Company car salary sacrifice 'advantage'
Date Posted: 16/03/2011 17:05:21
Venson gives firms company car salary sacrifice 'Advantage' as higher personal taxes and NICs bites
Increases in income tax rates, scheduled April 2011 rises in National Insurance contributions and potential savings from running low emission company cars are the ingredients that are encouraging an increasing number of employers to look at launching salary sacrifice schemes.
That’s the view of Venson Automotive Solutions, which has unveiled Venson Advantage, its new company car salary sacrifice scheme with built-in risk elimination for employers.
Venson Advantage has been launched due to demand from customers that view salary sacrifice schemes as:
- Delivering savings in NIC, which are paid on employee benefits-in-kind such as company cars at the rate of 12.8% rising to 13.8% on April 6, 2011
- A mechanism for cutting their carbon footprint as, typically, the largest financial savings for both employers and employees are on low emission cars
- Improving duty of care by encouraging company car scheme cash option employees and staff who drive their own cars on business - the so-called ‘grey’ fleet - into company cars
- Adding another flexible option to their existing portfolio of employee benefits.
Salary sacrifice works best when substituting salary for a benefit that is taxed at a much lower rate.
Therefore with income tax rates rising and personal allowances being cut, employees can make tax savings by sacrificing salary in return for a benefit-in-kind. In the case of a company car this would see a basic rate taxpayer giving up salary currently taxed at 31% (income tax and NIC) and a higher rate taxpayer giving up salary taxed at 51% and selecting a car with emissions below 120 g/km paying tax on 10% of the P11d value (13% for a diesel car).
Venson Automotive Solutions’ managing director Samantha Roff said: “With a series of tax and National Insurance rises imminent and the current benefit-in-kind tax system encouraging the uptake of low emission company cars, the financial position of vehicles in comparison with cash allowances will improve.
“All companies and their employees who are in receipt of a cash allowance should recalculate whether they would be better off returning to the traditional company car.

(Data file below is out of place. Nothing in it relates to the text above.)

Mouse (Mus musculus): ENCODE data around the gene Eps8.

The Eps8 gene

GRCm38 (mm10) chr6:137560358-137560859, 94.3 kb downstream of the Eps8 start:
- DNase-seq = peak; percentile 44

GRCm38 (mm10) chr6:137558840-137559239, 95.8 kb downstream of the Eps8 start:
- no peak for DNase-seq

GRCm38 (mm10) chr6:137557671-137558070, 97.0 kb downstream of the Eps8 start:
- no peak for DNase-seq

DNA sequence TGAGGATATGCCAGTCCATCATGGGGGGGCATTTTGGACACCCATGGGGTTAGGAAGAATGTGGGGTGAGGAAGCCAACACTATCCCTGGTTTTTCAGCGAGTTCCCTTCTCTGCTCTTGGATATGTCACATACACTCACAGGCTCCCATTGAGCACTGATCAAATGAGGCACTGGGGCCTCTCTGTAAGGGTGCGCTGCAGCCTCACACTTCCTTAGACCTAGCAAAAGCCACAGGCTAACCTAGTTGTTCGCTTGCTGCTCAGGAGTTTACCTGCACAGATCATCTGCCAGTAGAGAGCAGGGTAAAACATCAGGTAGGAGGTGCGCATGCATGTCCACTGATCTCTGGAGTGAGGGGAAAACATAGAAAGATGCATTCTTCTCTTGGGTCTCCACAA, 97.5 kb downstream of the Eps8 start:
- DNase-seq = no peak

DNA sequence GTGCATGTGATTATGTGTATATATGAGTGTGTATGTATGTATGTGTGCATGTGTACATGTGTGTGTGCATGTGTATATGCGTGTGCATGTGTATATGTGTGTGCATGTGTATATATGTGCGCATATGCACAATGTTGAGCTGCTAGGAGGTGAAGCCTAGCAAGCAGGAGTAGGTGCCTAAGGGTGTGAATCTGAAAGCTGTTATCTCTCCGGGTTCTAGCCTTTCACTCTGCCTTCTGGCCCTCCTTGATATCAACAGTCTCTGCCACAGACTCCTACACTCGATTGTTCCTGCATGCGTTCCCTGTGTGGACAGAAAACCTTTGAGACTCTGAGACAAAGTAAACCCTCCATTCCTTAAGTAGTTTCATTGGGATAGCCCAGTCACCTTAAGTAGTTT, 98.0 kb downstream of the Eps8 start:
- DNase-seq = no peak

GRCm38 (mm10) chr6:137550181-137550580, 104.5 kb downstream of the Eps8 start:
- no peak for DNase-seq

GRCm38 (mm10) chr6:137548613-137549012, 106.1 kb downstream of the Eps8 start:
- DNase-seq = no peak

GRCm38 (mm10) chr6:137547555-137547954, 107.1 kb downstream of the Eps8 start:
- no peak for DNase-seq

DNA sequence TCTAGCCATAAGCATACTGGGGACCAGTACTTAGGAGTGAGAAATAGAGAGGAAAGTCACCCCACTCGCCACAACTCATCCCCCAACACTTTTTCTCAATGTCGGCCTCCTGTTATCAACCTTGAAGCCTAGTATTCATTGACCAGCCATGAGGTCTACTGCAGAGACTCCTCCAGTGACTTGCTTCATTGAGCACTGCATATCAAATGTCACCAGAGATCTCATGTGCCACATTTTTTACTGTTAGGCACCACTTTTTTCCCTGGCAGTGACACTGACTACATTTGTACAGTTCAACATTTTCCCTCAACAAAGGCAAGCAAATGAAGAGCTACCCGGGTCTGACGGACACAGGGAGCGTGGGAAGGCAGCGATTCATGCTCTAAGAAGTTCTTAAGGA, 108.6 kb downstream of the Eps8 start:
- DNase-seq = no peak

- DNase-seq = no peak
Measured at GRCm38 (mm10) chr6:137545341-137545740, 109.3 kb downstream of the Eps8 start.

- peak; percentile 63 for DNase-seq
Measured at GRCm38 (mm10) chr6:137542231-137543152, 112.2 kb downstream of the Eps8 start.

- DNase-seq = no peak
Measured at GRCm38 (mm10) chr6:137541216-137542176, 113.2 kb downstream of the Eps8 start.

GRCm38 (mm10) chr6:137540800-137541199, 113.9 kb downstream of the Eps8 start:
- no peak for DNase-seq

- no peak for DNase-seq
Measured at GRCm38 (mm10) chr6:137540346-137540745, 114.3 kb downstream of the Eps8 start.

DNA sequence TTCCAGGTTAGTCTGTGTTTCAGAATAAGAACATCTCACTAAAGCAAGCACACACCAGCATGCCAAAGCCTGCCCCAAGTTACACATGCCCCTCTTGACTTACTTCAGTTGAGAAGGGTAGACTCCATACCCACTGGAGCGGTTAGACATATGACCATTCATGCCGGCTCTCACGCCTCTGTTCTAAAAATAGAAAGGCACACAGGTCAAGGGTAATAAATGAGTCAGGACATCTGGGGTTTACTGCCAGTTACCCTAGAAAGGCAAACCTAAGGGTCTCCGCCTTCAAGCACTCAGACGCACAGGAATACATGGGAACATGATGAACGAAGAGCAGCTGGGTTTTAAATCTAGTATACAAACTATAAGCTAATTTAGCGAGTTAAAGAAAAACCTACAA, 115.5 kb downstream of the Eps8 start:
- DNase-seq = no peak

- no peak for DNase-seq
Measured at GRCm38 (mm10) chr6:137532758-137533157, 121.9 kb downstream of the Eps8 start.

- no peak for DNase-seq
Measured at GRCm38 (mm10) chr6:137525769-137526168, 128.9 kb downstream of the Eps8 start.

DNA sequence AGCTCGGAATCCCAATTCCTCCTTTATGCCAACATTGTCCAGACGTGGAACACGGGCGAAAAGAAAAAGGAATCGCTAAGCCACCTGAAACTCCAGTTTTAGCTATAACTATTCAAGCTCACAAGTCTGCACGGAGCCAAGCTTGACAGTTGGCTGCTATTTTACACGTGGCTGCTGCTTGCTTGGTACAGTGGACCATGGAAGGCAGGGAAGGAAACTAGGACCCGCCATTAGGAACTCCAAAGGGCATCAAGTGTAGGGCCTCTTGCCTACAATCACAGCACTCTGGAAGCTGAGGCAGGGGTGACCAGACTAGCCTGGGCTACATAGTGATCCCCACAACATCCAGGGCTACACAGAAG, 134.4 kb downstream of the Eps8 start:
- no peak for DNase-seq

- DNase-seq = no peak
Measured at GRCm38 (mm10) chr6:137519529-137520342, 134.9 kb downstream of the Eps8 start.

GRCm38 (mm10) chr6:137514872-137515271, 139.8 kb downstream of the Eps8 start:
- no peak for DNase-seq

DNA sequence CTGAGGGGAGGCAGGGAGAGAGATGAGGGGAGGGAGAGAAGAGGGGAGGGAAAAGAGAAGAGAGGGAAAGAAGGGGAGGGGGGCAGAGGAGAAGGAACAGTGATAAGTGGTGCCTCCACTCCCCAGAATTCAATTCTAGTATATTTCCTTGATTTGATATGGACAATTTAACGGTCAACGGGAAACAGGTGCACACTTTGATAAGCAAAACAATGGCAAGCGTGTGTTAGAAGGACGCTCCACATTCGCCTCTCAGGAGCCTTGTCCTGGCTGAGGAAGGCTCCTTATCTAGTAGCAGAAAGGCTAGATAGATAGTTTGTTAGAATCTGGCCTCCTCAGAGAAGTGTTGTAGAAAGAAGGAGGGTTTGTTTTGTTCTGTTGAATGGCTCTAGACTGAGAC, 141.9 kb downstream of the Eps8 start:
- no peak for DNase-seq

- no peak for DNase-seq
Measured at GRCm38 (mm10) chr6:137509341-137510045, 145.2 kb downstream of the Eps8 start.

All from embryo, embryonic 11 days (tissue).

“In many cases, particularly if choosing a low emission model, we would anticipate that a company car would be the financially astute option for both employers and their staff. As the Government looks to cut personal tax thresholds, introduce a 50% tax rate and increase NICs, employees and employers will look to legitimately lower their tax charges.
“Additionally, companies that encourage staff into salary sacrifice schemes will be better able to manage their at-work driving health and safety compliance and, almost certainly, will deliver carbon footprint reductions.”
Salary sacrifice take-up could also be further fuelled by the accelerating arrival of an increasingly wider choice of low emission cars from vehicle manufacturers.
Ironically, with the Government looking to encourage low carbon motoring, company car salary sacrifice schemes could kick-start corporate demand for electric vehicles, which since April 6 are exempt from benefit-in-kind tax for five years.
Venson Automotive Solutions’ online fleet management system, Venson Interactive, now includes a sophisticated quotation system that enables both employers and employees to calculate whether or not they would be better off opting to sacrifice salary in return for a company car.
Additionally, an employer ‘legal pack’ compiled with help from tax specialists and employment lawyers helps organisations to amend staff employment contracts in the event of them opting to sacrifice salary for a company car.
Ms Roff said: “Introducing a salary sacrifice scheme will see companies contract hiring vehicles from ourselves. Just as with conventional leasing schemes they want to be certain that they have limited risk exposure. Therefore we have compiled the ‘legal pack’ that provides straight-forward advice in the event of staff being made redundant, on long-term sickness, wracking up end-of-contract damage, excess mileage etc. The advice is aimed at ensuring that employers are not left with unwanted cars and large bills by providing them with information on rewriting employees’ terms and conditions.”
Additionally, employees who opt for a company car through a salary sacrifice scheme will be issued with a ‘driver’s guide’, which is packed full of question and answer information on key issues.
Ms Roff added: “Sacrificing salary for a company car is increasingly on our clients’ agenda. However, it is not a ‘one glove fits all’ option that is suitable for everyone. Financial calculations must be undertaken on an individual basis and potential employer and employee savings will vary depending on the price and CO2 emissions of vehicles. Where salary sacrifice is appropriate we will make that recommendation.”
Venson Automotive Solutions currently has almost 12,000 company cars and light commercial vehicles on lease and under fleet management.
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